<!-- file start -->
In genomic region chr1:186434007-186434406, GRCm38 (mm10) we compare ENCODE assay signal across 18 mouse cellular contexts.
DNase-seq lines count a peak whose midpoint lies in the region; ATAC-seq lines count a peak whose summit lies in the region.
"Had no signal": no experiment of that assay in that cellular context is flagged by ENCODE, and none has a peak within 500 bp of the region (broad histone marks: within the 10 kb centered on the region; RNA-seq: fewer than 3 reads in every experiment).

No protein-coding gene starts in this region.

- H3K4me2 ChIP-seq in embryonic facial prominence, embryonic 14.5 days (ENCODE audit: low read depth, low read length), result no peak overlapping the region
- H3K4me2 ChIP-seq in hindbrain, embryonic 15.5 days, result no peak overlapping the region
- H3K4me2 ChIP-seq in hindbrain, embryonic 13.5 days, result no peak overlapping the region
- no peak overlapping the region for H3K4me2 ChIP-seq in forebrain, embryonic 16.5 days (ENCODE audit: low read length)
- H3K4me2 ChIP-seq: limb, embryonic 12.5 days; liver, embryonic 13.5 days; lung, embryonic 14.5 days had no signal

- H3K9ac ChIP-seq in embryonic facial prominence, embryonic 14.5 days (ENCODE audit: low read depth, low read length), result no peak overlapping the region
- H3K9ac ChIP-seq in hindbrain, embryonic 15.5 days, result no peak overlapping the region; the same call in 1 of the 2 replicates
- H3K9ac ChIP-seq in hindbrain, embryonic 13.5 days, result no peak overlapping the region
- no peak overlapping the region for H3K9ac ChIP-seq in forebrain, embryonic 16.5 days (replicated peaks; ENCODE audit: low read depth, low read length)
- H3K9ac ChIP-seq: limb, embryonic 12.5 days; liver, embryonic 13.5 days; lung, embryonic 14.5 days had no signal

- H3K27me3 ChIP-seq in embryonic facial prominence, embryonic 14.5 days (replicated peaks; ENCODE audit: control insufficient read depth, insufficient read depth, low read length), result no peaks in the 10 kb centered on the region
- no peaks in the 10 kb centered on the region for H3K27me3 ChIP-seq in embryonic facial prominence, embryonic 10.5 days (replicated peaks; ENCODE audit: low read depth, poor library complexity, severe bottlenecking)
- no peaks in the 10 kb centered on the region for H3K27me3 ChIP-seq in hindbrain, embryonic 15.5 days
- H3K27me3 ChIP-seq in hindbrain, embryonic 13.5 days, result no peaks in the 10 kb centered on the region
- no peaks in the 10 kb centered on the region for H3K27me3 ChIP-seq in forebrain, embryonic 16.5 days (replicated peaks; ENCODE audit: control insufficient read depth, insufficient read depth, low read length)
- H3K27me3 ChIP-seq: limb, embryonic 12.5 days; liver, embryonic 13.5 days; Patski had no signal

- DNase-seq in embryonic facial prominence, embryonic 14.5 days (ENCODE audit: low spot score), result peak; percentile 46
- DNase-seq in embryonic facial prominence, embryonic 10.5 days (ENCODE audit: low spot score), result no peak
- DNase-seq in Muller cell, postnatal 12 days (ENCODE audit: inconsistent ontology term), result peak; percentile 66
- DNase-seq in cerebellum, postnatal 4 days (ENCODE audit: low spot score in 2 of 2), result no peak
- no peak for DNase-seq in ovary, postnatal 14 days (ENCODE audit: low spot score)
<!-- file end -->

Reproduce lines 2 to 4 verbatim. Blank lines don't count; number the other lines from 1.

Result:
DNase-seq lines count a peak whose midpoint lies in the region; ATAC-seq lines count a peak whose summit lies in the region.
"Had no signal": no experiment of that assay in that cellular context is flagged by ENCODE, and none has a peak within 500 bp of the region (broad histone marks: within the 10 kb centered on the region; RNA-seq: fewer than 3 reads in every experiment).

No protein-coding gene starts in this region.